1 December 2012

posted by benjy edwards

For the last batch using this yeast culture, and the last batch of the year, I was torn between brewing another batch of a cask ale, the dark mild, which is a fantastic beer for this time of year, or doing a super hoppy IPA, which would alleviate some of the storage space problems we’re having due to so many pounds of hops from this year’s harvest.  In the end, I came up with a compromise, a super hoppy cask ale.  The recipe was originally a homebrew, but was brewed as a collaboration between Stone, Ballast Point, and the homebrewer and originator Kelsey McNair.  Stone published the recipe in their recent book about the brewery.  It’s a 1.042 American pale ale with massive late hopping so it tastes more like an IPA.  There are a few of these types of beers popping up, being named things like India Session Ales or session IPA.

The malt bill is domestic two-row, medium English crystal, carapils, and honey malt.  Because I’ve been getting lower than expected extraction from the Great Western two-row, I bumped up the amount of base malt for this beer, and ended up with too high of an original gravity: 1.048 instead of the 1.042 target.  This will be on the strong side for a cask ale, perhaps around .5% ABV higher than the 4.2% of the collaboration release.

Hops are Columbus at 60 and 30 minutes for bittering and flavour, and then Amarillo and Simcoe at 10 minutes, followed by a knockout addition of Amarillo, Simcoe, Centennial, Citra, and Columbus.  I opted for a total of ten ounces of hops at flameout, but since that is such a massive amount, I added half of them with 3 minutes left in the boil, and then the other five ounces when I turned off the heat.  The kettle sat for a ten minute steep before chilling.  Despite 21 ounces of whole hops in the kettle, we had no trouble running the wort through the chiller, which just shows that it is entirely the fault of the pellets when we do have a stuck or slow runoff.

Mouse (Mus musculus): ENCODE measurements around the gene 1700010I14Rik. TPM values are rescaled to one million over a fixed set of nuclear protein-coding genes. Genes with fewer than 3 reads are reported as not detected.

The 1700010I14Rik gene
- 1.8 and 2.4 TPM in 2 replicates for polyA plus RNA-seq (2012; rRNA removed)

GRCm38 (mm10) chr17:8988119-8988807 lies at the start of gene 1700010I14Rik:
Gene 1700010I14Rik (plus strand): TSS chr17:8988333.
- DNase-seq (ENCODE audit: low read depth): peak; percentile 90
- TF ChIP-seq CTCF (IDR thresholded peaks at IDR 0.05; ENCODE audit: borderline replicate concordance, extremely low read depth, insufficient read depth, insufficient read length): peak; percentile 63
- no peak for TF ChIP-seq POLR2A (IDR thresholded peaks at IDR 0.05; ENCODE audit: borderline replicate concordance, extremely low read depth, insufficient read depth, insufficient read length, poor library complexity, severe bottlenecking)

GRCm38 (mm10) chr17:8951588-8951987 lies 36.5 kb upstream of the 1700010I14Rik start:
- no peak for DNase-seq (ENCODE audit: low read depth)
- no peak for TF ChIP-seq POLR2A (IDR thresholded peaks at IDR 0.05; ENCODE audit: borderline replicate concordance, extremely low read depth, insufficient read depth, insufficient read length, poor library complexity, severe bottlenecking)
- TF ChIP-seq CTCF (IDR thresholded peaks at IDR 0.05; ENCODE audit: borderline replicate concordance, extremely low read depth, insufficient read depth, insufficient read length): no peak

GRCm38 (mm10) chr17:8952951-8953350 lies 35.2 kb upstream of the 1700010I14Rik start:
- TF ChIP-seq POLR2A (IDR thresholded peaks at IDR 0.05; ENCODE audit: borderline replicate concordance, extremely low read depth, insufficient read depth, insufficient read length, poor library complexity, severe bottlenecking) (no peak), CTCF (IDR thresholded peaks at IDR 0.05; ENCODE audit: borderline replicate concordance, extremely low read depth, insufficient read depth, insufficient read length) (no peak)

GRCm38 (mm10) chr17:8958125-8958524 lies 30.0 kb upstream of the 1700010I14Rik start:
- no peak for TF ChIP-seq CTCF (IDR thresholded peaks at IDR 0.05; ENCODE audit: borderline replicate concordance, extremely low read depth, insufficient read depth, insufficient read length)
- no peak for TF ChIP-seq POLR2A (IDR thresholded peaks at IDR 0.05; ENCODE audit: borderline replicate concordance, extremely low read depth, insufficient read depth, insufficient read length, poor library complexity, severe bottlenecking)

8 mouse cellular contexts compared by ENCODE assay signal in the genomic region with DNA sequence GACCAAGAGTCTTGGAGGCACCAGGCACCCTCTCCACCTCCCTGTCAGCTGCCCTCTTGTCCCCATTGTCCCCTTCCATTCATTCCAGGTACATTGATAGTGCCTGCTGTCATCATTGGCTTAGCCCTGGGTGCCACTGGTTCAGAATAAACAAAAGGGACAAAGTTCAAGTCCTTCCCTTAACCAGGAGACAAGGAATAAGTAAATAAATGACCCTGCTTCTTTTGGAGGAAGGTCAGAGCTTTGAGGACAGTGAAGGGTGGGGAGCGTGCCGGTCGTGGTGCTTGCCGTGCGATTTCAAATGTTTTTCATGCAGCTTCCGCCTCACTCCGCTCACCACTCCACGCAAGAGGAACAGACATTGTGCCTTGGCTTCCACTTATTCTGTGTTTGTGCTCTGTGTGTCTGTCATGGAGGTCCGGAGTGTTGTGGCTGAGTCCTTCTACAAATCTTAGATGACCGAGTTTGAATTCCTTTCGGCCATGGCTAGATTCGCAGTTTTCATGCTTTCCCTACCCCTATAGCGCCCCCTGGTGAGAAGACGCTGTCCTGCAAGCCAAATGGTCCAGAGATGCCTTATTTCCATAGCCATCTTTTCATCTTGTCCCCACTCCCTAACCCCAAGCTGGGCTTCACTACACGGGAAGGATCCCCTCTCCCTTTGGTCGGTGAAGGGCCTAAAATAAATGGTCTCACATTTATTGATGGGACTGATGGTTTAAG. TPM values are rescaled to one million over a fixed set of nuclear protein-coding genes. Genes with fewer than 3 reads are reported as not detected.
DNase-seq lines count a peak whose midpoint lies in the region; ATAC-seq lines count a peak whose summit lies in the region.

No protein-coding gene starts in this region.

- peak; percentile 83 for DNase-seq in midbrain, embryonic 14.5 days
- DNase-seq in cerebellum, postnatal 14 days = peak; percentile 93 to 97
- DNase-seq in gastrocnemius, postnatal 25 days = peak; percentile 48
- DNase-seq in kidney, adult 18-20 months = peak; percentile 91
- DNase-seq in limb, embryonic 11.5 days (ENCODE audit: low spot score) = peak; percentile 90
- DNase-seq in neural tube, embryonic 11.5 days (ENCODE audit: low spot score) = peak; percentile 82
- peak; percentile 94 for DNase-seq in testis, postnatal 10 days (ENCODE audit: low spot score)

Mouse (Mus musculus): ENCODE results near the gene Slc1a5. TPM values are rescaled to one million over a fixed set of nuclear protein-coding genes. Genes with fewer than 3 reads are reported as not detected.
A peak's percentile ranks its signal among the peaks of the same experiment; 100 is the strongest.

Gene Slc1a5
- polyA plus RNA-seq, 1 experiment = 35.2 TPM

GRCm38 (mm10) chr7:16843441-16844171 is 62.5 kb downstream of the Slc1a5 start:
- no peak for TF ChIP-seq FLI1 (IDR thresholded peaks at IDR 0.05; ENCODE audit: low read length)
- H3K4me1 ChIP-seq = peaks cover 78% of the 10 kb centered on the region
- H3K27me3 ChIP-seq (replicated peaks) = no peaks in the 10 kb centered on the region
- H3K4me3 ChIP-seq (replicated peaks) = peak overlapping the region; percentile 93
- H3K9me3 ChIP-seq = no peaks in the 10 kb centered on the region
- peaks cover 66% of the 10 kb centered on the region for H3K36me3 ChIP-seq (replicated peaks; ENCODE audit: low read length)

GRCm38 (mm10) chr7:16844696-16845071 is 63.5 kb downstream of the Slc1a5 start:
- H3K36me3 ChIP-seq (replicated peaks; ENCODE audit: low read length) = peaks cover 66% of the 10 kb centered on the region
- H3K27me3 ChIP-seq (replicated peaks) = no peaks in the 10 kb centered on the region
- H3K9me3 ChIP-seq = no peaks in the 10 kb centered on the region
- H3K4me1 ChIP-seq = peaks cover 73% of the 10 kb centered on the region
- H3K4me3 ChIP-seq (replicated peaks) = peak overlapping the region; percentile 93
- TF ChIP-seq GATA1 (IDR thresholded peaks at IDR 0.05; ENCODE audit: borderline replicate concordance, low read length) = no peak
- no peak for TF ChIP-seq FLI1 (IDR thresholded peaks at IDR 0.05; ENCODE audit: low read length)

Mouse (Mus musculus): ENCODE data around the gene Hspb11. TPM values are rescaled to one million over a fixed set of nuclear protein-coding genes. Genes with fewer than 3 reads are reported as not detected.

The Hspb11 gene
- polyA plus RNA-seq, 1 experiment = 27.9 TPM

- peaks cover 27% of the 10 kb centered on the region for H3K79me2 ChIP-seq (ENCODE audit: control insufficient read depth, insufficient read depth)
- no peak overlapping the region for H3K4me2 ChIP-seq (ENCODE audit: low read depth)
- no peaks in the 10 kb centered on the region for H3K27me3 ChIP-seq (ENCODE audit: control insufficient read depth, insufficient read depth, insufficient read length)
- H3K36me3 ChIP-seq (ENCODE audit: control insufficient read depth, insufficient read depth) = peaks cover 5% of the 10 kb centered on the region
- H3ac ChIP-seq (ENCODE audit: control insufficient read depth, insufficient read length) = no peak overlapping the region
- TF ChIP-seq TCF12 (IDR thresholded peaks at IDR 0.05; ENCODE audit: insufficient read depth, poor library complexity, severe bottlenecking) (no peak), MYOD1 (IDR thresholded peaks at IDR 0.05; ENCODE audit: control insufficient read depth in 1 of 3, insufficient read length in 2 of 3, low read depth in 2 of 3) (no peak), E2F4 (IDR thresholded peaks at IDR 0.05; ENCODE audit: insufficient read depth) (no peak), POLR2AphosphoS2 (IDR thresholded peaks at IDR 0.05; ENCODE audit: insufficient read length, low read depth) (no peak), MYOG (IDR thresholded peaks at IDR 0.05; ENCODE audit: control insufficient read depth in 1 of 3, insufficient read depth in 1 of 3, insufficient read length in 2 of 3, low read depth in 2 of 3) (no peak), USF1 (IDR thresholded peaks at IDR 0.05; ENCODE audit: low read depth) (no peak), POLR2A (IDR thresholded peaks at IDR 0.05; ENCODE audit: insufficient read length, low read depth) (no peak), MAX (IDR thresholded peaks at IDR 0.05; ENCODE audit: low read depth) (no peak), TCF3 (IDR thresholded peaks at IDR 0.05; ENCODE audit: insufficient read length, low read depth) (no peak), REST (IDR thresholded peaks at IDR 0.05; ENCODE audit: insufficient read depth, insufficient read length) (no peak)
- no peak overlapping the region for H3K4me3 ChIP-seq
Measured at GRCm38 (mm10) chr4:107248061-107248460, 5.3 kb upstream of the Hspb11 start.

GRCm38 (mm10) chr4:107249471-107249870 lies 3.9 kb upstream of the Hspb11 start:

The recipe also calls for Amarillo, Simcoe, Centennial, Citra, and Columbus as a dry hop.   Speaking of dry-hopping, the Double Jack IIPA brewed last weekend was dry-hopped in the primary fermenters with one ounce each of Amarillo, Simcoe, Cascade, and Centennial four days after pitching.  The Boathouse IPA brewed from the same mash was kegged today, and dry-hopped with an ounce of Columbus and an ounce of Citra in each corny keg.  This beer finished dry, it was down to 1.008 after one week.  It should clock in at 6.6% when tapped.  I am going to let the kegs sit at room temperature for a week or two, since some say that the dry hop is more effective at warmer temperatures, and we don’t need the beer soon anyway.